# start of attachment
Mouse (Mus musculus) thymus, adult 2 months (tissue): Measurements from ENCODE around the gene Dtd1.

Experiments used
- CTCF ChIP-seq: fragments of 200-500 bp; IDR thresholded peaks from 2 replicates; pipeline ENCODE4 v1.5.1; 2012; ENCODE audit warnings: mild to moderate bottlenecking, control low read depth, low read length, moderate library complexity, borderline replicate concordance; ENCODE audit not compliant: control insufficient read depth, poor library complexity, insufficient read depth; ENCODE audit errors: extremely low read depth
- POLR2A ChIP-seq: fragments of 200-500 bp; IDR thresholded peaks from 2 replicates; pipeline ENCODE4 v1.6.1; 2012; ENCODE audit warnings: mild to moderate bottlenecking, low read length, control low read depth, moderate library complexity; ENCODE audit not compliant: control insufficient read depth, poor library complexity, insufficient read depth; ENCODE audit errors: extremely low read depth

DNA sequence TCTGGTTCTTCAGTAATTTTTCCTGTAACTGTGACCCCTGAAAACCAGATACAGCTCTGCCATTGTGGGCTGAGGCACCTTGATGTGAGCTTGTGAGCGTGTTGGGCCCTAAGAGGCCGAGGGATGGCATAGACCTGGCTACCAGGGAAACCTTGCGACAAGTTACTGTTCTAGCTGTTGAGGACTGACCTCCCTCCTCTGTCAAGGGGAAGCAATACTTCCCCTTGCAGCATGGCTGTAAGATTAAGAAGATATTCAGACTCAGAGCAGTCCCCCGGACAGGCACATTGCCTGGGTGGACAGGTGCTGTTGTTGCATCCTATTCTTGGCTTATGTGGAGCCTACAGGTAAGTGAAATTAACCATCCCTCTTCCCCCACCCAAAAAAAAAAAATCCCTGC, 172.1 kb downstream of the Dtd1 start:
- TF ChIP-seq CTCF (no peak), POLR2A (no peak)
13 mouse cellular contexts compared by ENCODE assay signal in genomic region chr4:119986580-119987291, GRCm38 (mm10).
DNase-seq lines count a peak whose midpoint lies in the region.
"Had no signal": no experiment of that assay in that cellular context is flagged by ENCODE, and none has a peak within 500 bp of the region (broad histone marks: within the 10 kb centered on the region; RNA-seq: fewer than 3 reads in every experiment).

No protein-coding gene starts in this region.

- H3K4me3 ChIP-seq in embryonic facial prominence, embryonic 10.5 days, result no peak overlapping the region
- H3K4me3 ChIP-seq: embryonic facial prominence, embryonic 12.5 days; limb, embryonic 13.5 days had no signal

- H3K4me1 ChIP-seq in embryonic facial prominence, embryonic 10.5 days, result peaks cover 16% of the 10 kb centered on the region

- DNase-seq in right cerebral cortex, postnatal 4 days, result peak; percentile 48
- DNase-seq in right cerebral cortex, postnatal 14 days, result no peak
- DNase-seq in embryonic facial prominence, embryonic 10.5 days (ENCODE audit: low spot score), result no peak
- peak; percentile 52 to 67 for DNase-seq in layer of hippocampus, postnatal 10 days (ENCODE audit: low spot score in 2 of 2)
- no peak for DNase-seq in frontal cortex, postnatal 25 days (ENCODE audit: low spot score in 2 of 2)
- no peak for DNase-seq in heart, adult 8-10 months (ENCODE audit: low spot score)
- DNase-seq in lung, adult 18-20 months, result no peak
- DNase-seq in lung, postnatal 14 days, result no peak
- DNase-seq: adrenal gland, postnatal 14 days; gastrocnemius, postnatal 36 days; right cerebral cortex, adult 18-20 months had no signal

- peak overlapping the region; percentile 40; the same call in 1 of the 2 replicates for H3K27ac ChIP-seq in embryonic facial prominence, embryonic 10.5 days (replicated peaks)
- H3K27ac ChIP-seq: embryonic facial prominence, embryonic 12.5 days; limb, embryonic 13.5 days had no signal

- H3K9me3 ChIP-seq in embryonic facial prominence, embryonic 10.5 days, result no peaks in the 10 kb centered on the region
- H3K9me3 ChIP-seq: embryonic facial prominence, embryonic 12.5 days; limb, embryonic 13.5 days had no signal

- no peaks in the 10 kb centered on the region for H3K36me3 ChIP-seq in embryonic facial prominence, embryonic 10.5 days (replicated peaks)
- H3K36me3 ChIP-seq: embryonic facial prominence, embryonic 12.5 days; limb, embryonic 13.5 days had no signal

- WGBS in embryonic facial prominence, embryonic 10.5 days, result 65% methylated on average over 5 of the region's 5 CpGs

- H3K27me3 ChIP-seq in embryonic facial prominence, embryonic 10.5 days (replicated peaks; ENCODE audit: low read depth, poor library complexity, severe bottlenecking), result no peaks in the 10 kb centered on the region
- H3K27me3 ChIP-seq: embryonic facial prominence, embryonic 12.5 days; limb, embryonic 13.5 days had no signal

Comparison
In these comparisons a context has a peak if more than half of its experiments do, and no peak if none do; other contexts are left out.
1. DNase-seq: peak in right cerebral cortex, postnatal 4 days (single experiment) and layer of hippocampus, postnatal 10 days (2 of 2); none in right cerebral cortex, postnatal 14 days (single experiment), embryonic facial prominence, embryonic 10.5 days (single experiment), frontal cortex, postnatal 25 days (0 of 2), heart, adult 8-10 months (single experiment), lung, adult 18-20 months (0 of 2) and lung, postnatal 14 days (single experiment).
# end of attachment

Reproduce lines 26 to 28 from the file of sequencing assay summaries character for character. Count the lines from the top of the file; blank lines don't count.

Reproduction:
- H3K9me3 ChIP-seq: embryonic facial prominence, embryonic 12.5 days; limb, embryonic 13.5 days had no signal

- no peaks in the 10 kb centered on the region for H3K36me3 ChIP-seq in embryonic facial prominence, embryonic 10.5 days (replicated peaks)
- H3K36me3 ChIP-seq: embryonic facial prominence, embryonic 12.5 days; limb, embryonic 13.5 days had no signal